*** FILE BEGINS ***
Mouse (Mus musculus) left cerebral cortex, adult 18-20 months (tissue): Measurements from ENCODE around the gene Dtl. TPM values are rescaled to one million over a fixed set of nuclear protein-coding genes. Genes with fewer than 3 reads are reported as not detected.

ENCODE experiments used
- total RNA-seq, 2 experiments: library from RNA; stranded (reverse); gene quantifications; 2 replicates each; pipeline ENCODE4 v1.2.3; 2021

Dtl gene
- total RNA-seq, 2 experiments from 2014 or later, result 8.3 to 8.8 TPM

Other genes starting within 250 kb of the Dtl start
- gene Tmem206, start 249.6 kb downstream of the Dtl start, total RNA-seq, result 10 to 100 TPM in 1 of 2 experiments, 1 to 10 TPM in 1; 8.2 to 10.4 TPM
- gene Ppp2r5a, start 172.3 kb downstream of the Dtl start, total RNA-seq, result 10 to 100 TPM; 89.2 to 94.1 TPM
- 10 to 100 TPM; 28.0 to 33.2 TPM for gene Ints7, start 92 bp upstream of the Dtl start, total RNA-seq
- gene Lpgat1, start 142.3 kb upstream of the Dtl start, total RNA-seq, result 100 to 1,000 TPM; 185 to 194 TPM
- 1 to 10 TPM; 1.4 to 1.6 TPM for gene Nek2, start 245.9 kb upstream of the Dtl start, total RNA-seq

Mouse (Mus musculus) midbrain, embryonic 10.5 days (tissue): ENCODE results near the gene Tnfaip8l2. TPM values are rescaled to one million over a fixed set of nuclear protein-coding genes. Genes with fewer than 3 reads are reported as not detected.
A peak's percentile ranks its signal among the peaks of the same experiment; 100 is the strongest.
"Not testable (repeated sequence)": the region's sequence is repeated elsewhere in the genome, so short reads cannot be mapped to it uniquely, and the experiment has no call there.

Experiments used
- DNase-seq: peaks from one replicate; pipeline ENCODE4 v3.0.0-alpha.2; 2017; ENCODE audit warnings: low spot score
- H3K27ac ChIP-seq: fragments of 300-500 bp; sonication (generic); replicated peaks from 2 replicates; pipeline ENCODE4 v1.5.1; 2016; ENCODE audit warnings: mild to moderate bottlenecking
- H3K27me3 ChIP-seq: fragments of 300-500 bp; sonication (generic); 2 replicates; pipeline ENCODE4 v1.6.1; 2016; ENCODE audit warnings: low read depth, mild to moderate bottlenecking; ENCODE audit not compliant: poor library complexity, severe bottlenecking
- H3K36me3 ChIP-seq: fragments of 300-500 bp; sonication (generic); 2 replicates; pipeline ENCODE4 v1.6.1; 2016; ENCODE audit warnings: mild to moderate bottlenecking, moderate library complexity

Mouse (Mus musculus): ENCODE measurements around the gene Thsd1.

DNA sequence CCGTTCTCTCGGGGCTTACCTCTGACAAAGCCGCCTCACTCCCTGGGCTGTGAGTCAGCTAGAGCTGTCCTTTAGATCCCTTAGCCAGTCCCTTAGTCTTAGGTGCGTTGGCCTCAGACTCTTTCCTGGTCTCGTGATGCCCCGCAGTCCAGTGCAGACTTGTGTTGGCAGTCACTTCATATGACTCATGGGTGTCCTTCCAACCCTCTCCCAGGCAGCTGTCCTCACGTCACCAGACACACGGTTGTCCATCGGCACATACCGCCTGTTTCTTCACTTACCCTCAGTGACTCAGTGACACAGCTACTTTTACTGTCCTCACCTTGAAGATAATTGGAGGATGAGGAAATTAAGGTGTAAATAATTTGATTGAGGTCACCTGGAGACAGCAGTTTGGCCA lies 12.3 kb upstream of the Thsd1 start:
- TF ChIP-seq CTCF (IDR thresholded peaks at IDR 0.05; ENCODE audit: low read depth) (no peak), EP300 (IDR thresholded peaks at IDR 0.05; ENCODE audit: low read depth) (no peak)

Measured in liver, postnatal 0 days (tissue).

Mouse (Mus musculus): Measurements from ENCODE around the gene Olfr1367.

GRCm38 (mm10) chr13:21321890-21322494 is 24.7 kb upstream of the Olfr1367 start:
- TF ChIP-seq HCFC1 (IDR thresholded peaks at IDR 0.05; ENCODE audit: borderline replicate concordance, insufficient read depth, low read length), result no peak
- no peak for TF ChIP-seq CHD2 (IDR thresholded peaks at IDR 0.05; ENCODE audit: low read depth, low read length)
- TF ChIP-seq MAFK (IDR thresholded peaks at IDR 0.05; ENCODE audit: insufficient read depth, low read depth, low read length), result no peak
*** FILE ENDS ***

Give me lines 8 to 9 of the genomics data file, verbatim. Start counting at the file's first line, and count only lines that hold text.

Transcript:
- gene Ppp2r5a, start 172.3 kb downstream of the Dtl start, total RNA-seq, result 10 to 100 TPM; 89.2 to 94.1 TPM
- 10 to 100 TPM; 28.0 to 33.2 TPM for gene Ints7, start 92 bp upstream of the Dtl start, total RNA-seq